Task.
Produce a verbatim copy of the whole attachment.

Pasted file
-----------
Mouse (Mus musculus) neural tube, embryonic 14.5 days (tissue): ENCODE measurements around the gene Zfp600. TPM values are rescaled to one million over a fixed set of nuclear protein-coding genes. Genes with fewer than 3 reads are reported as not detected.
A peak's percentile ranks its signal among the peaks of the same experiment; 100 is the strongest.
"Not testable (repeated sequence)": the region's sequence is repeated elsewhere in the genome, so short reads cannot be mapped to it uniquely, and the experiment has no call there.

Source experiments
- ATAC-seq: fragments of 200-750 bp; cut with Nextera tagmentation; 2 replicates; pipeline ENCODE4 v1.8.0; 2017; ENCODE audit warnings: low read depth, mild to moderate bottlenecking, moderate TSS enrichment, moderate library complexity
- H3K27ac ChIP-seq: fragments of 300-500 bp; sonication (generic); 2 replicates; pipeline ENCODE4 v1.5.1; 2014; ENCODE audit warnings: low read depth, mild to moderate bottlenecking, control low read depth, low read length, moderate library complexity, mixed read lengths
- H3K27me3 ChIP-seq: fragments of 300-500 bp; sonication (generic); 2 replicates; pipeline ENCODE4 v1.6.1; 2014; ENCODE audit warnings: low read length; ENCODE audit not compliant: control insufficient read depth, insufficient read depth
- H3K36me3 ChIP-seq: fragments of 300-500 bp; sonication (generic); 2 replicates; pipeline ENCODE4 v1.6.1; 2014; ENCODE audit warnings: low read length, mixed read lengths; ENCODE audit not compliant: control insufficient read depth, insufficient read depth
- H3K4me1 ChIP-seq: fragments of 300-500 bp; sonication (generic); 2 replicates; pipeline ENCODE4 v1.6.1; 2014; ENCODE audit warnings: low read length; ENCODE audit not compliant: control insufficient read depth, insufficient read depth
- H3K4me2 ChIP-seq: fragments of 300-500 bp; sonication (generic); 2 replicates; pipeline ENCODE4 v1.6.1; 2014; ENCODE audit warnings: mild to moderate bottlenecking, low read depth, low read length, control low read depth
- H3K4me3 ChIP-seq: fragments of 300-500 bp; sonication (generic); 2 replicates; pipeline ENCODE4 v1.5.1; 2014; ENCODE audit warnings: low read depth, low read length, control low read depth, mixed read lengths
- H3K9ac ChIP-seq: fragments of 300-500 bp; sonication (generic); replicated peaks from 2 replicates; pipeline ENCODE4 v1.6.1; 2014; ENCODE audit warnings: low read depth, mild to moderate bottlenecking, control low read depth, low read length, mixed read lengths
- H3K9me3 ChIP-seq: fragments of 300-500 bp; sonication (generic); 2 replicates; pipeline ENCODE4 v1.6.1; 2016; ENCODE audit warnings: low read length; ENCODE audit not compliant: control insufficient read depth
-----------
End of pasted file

Mouse (Mus musculus) neural tube, embryonic 14.5 days (tissue): ENCODE measurements around the gene Zfp600. TPM values are rescaled to one million over a fixed set of nuclear protein-coding genes. Genes with fewer than 3 reads are reported as not detected.
A peak's percentile ranks its signal among the peaks of the same experiment; 100 is the strongest.
"Not testable (repeated sequence)": the region's sequence is repeated elsewhere in the genome, so short reads cannot be mapped to it uniquely, and the experiment has no call there.

Source experiments
- ATAC-seq: fragments of 200-750 bp; cut with Nextera tagmentation; 2 replicates; pipeline ENCODE4 v1.8.0; 2017; ENCODE audit warnings: low read depth, mild to moderate bottlenecking, moderate TSS enrichment, moderate library complexity
- H3K27ac ChIP-seq: fragments of 300-500 bp; sonication (generic); 2 replicates; pipeline ENCODE4 v1.5.1; 2014; ENCODE audit warnings: low read depth, mild to moderate bottlenecking, control low read depth, low read length, moderate library complexity, mixed read lengths
- H3K27me3 ChIP-seq: fragments of 300-500 bp; sonication (generic); 2 replicates; pipeline ENCODE4 v1.6.1; 2014; ENCODE audit warnings: low read length; ENCODE audit not compliant: control insufficient read depth, insufficient read depth
- H3K36me3 ChIP-seq: fragments of 300-500 bp; sonication (generic); 2 replicates; pipeline ENCODE4 v1.6.1; 2014; ENCODE audit warnings: low read length, mixed read lengths; ENCODE audit not compliant: control insufficient read depth, insufficient read depth
- H3K4me1 ChIP-seq: fragments of 300-500 bp; sonication (generic); 2 replicates; pipeline ENCODE4 v1.6.1; 2014; ENCODE audit warnings: low read length; ENCODE audit not compliant: control insufficient read depth, insufficient read depth
- H3K4me2 ChIP-seq: fragments of 300-500 bp; sonication (generic); 2 replicates; pipeline ENCODE4 v1.6.1; 2014; ENCODE audit warnings: mild to moderate bottlenecking, low read depth, low read length, control low read depth
- H3K4me3 ChIP-seq: fragments of 300-500 bp; sonication (generic); 2 replicates; pipeline ENCODE4 v1.5.1; 2014; ENCODE audit warnings: low read depth, low read length, control low read depth, mixed read lengths
- H3K9ac ChIP-seq: fragments of 300-500 bp; sonication (generic); replicated peaks from 2 replicates; pipeline ENCODE4 v1.6.1; 2014; ENCODE audit warnings: low read depth, mild to moderate bottlenecking, control low read depth, low read length, mixed read lengths
- H3K9me3 ChIP-seq: fragments of 300-500 bp; sonication (generic); 2 replicates; pipeline ENCODE4 v1.6.1; 2016; ENCODE audit warnings: low read length; ENCODE audit not compliant: control insufficient read depth